Bulleid’s Design and Vital Statistics
The Innovations - and What Became of Them.
Wartime photograph, believed to be 21C8 "Orient Line" passing Surbiton September 1942
Photo by : Dr. T.F. Budden
The boiler was designed for a working pressure of 280lb/sq in, later reduced to 250. To reduce weight and cost, a welded steel firebox was fitted, as was then common practice in America and Europe. It incorporated two thermic syphons; although their contribution to steam production is not proven, they are a safety aid as they promote circulation of water. The first fireboxes suffered from cracking and had short lives, but the introduction of comprehensive water treatment eliminated the problem. An important advantage was that minor repairs were, and still are, carried out using coventional welding equipment.
The boiler being lowered onto the frames after its 1990/94 Overhaul
The boiler barrel is tapered, which is not immediately obvious because unlike most tapered boilers it is horizontal at the top instead of the bottom. The smokebox was a fabricated structure shaped to fit the space available. At the rebuilding it was replaced by a cylindrical box. This boiler is regarded as the best steam-raiser ever fitted to a British locomotive. Its maximum output is more than the engine can use, and almost the only thing it will not tolerate is the practice, common on some other railways, of trying to operate it with the water level above the top nut of the gauge-glass.
Bulleid's decision to have three cylinders, with separate valve gears, all driving the middle coupled axle, left very little space for the conventional inside set of motion, and prompted the attempt to design a new motion layout compact enough to enclose the whole lot in a casing. All three sets were worked from an auxiliary crankshaft driven by a triple chain from the axle. This shaft drove both eccentric rods and combination levers, giving the desired compact layout. The piston valves had no spindles emerging from the steam chests but were actuated by rocking shafts located between the valve heads.
The motion and the inside connecting rod were contained in a steel box between the main frames. About 2in depth of oil lay in the box, and pumps sprayed it over the various motion joints. None of this was particularly revolutionary, being borrowed from internal-combustion engine practice, and in principle it was superb. There was no daily 'oiling round'; it was protected from the elements and could run 100,000 miles without attention. In practice, though, it proved unequal to its job, for two main reasons. Firstly, the box was inadequate; water leaked in, causing corrosion, and oil leaked out, causing wheelslip and fire hazards. Secondly, the chain drive was not positive enough for locomotive valve motion; the slack which could develop in the myriad pin joints of even the finest chain made the valve movements highly unpredictable. Moreover, a steam reverser was fitted. If this reverser decided to misbehave, the locomotive seemed to have a will of its own. For example, if it dropped into full gear, the slackness in the motion made the valves over-run their nominal full travel and the locomotive would take off like an unleashed race-horse, putting the fire out of the chimney and running the risk of a violent high-speed slip.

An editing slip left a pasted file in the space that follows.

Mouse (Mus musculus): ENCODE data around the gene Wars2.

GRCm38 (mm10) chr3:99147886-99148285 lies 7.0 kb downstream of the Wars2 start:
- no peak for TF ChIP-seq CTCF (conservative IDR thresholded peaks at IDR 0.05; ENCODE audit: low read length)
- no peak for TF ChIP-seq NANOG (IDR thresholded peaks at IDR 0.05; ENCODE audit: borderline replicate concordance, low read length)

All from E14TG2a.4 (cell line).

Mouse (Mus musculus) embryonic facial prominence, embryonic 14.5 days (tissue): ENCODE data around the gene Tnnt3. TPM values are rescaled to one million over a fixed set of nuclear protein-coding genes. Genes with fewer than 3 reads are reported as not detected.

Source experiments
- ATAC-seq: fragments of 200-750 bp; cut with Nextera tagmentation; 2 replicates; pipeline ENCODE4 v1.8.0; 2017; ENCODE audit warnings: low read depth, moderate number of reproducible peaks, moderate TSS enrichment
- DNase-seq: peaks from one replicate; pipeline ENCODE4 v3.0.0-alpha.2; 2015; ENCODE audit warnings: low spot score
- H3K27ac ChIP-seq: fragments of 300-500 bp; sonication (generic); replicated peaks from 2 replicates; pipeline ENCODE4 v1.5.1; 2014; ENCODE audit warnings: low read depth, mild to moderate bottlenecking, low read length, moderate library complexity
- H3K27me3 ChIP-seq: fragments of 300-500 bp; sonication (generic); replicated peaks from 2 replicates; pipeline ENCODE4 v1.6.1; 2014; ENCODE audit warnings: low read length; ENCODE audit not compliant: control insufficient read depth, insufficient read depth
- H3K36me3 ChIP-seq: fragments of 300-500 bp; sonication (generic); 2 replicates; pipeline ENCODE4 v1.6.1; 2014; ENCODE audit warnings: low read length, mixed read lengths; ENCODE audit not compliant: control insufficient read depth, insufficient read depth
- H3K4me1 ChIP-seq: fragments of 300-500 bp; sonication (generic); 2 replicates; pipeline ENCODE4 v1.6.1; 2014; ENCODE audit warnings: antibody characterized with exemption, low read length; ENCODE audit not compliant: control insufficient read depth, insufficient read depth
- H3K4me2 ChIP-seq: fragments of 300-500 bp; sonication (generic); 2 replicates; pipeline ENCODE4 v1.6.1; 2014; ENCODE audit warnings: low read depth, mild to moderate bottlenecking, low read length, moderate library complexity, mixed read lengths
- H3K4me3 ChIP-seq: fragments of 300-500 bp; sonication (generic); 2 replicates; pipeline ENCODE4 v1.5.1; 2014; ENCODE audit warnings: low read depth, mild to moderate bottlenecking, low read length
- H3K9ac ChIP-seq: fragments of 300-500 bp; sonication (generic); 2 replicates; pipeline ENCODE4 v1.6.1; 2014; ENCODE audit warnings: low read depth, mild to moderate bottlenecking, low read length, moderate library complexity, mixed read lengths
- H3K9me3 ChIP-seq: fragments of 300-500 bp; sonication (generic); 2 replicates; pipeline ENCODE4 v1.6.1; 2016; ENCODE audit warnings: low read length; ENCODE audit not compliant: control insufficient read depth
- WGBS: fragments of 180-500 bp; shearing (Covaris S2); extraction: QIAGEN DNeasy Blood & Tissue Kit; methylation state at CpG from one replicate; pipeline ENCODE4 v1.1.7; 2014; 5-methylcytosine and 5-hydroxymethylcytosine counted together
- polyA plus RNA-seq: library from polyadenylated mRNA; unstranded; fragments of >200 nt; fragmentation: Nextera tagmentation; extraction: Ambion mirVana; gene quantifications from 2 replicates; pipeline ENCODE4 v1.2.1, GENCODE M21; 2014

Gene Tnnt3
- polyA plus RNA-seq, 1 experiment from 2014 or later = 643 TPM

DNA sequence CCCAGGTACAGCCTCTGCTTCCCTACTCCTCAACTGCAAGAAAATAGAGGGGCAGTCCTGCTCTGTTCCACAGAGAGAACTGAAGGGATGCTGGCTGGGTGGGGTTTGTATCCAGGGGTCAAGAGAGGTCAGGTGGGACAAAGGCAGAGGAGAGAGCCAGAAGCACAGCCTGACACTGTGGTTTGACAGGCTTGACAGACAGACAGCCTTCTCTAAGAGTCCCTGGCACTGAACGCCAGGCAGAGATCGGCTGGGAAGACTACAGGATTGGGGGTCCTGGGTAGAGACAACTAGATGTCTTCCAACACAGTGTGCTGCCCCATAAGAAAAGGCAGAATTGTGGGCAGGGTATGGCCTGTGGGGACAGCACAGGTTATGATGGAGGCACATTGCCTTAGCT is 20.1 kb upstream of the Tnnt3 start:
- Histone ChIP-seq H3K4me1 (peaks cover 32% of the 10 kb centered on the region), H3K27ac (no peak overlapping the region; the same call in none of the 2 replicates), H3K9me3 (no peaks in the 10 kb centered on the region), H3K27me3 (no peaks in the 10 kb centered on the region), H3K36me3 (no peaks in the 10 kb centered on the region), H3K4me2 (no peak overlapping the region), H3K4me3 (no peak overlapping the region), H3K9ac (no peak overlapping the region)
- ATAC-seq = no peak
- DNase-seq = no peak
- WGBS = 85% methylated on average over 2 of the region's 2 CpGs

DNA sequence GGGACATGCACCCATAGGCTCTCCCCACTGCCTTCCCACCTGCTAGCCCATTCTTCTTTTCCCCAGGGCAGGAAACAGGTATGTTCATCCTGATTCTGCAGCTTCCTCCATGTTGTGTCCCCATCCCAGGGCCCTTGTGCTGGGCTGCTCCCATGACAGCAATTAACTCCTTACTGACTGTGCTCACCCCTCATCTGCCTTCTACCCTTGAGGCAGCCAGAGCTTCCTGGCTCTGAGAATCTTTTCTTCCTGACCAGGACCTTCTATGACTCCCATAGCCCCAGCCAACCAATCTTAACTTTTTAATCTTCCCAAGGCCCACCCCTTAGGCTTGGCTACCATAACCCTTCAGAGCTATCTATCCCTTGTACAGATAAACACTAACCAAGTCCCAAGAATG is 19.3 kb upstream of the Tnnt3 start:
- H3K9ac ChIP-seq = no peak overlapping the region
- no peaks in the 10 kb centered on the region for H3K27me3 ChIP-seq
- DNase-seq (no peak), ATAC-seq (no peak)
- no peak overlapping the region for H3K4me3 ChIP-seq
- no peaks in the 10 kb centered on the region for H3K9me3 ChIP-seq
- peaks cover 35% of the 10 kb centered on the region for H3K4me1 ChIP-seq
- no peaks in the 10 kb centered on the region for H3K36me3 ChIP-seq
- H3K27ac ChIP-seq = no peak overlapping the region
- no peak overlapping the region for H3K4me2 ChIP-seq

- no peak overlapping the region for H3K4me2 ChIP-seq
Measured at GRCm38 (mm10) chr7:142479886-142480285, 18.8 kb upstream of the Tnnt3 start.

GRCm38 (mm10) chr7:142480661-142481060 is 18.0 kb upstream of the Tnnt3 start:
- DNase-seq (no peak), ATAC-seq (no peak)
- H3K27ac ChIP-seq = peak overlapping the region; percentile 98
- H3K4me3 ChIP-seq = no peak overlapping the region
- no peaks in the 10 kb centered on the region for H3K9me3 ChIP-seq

These antics did not worry the drivers unduly, for the engines were so powerful and had such phenomenal steam-raising capacity that as long as the firemen were willing to continue shovelling coal onto the 49sq ft grate they would keep going. A 'Merchant Navy'-hauled 'Atlantic Coast Express' once arrived right time at Waterloo with a cylinder cover missing! It must be remembered that with modifications and careful servicing the problems were largely brought under control, but the motion was considered to be the cause of the high specific operating cost of the locomotives. We have a legacy from the original arrangement in the form of outside-admission valves on the outside cylinders.
Publicity photograph of the first post war "Bournemoth Belle" 7th October 1946
Loco 35018 "British India Line"
Photo: "The Times"